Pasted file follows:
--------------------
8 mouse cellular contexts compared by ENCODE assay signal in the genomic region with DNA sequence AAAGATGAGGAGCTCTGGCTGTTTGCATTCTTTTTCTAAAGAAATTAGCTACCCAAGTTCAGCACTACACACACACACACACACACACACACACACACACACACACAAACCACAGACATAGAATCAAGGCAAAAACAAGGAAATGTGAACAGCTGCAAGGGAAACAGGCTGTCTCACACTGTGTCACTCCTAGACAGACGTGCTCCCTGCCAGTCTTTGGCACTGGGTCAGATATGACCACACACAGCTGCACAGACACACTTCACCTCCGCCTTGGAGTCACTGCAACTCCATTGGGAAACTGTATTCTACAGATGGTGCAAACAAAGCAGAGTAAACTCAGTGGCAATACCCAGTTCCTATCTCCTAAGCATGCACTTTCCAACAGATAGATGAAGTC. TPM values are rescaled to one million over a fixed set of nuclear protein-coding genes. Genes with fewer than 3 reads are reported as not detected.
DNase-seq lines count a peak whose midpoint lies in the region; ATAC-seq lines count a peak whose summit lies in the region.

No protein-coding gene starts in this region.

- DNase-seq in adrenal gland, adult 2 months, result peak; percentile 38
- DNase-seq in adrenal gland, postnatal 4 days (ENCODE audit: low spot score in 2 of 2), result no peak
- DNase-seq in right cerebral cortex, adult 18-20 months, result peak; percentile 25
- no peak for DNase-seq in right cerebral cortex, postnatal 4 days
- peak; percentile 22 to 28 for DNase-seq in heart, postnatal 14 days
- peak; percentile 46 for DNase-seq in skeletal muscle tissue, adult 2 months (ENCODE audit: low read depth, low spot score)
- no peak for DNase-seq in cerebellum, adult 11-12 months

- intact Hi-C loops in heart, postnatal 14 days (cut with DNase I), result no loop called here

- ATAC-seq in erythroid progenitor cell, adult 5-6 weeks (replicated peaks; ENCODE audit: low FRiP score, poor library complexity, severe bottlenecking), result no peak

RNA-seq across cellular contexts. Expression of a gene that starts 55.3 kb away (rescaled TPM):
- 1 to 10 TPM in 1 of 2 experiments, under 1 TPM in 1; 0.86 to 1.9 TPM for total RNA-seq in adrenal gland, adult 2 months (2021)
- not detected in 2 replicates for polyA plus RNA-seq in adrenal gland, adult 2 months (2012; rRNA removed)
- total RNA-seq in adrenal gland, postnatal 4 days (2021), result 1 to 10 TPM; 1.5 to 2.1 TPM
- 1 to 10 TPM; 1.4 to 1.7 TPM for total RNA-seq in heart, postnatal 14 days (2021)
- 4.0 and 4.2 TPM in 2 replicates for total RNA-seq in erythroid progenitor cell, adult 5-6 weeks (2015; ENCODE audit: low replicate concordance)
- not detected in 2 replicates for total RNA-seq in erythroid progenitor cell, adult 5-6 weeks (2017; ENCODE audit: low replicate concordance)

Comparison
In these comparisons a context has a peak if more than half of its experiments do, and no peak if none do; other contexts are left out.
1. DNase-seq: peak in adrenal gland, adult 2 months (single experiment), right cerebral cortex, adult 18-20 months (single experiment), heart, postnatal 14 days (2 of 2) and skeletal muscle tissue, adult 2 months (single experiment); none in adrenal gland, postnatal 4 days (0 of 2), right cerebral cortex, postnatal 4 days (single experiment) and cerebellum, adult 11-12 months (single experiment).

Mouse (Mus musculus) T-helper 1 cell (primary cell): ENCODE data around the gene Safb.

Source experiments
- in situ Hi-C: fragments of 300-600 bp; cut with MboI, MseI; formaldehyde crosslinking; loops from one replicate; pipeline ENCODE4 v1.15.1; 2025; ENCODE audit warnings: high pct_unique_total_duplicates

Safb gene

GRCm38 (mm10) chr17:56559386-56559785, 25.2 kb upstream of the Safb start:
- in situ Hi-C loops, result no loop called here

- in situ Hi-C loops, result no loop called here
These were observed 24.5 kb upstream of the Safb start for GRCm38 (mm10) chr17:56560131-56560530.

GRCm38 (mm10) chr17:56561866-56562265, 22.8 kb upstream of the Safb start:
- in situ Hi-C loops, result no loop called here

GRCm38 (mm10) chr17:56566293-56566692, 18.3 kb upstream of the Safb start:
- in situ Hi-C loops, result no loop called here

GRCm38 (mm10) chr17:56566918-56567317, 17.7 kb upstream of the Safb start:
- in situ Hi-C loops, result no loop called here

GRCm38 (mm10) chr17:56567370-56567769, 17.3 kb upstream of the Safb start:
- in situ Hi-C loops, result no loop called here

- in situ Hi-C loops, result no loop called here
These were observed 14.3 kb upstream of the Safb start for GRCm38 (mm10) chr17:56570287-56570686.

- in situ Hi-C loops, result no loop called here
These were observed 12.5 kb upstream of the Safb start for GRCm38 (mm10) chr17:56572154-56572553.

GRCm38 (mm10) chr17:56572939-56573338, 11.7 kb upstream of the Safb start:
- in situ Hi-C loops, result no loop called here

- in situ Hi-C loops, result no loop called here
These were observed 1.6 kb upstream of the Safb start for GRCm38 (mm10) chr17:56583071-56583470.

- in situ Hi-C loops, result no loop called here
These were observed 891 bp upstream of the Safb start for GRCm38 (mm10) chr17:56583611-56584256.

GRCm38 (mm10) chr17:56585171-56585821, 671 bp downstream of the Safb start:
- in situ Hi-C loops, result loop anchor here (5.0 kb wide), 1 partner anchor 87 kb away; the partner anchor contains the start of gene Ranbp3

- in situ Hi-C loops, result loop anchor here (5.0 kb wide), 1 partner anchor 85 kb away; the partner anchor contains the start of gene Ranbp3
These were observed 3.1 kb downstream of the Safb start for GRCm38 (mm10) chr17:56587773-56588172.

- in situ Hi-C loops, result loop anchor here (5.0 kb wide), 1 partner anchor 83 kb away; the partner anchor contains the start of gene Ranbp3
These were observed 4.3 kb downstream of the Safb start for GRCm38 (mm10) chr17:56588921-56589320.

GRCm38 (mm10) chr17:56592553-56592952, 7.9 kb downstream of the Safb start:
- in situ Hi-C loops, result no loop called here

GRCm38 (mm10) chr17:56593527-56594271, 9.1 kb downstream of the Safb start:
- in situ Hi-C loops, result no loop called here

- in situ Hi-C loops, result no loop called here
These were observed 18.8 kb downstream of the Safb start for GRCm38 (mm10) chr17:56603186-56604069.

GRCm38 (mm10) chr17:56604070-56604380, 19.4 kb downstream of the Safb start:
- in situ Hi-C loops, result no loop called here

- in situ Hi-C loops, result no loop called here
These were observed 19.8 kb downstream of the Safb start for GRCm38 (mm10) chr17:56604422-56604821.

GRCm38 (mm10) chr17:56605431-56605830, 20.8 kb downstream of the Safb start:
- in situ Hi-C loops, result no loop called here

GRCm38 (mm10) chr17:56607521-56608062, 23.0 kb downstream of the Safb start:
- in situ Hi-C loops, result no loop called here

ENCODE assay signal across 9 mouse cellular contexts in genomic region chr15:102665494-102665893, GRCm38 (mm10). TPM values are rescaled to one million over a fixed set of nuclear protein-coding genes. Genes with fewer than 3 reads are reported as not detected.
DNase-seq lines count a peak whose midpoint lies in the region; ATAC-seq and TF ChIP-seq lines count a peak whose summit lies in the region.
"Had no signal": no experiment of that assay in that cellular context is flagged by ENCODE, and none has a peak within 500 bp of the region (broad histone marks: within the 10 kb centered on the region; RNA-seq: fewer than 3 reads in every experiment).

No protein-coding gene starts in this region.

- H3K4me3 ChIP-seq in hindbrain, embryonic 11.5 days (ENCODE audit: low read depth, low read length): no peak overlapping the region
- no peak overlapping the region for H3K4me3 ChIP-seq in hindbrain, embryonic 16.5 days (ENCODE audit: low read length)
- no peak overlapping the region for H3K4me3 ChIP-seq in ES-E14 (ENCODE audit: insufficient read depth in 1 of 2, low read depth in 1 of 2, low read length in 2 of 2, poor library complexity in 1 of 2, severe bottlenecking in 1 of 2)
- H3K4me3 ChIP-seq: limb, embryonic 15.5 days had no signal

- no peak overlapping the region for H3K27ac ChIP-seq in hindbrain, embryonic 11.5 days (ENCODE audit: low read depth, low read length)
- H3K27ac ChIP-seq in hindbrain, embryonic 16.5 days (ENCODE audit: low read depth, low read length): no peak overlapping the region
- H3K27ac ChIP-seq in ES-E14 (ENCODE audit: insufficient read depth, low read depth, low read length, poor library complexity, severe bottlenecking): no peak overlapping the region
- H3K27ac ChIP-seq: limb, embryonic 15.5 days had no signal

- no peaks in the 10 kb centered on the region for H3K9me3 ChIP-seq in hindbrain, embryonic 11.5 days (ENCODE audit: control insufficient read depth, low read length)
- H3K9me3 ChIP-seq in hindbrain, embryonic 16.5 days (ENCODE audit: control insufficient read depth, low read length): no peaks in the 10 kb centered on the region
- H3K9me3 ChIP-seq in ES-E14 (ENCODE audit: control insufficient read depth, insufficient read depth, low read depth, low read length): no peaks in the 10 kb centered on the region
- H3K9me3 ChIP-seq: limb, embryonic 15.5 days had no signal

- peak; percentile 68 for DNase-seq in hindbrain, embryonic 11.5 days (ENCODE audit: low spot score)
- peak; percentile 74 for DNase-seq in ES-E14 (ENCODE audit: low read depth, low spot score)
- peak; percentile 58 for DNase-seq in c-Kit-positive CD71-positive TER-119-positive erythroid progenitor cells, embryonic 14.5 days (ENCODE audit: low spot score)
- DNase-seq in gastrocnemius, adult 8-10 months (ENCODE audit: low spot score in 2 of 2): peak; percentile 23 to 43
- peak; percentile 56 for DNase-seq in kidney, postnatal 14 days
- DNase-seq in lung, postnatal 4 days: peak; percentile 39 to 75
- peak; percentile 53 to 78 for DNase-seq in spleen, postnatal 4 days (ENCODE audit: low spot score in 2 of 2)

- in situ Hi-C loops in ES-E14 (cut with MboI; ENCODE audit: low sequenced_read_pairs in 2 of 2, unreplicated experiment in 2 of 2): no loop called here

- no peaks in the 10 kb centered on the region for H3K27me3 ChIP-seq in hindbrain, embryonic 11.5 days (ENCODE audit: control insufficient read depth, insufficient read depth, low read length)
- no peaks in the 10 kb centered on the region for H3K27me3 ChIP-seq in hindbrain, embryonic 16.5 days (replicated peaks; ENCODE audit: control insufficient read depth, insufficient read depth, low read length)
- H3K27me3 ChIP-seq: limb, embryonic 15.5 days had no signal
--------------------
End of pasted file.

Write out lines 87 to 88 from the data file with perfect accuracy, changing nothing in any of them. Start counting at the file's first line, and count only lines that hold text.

- peak; percentile 58 for DNase-seq in c-Kit-positive CD71-positive TER-119-positive erythroid progenitor cells, embryonic 14.5 days (ENCODE audit: low spot score)
- DNase-seq in gastrocnemius, adult 8-10 months (ENCODE audit: low spot score in 2 of 2): peak; percentile 23 to 43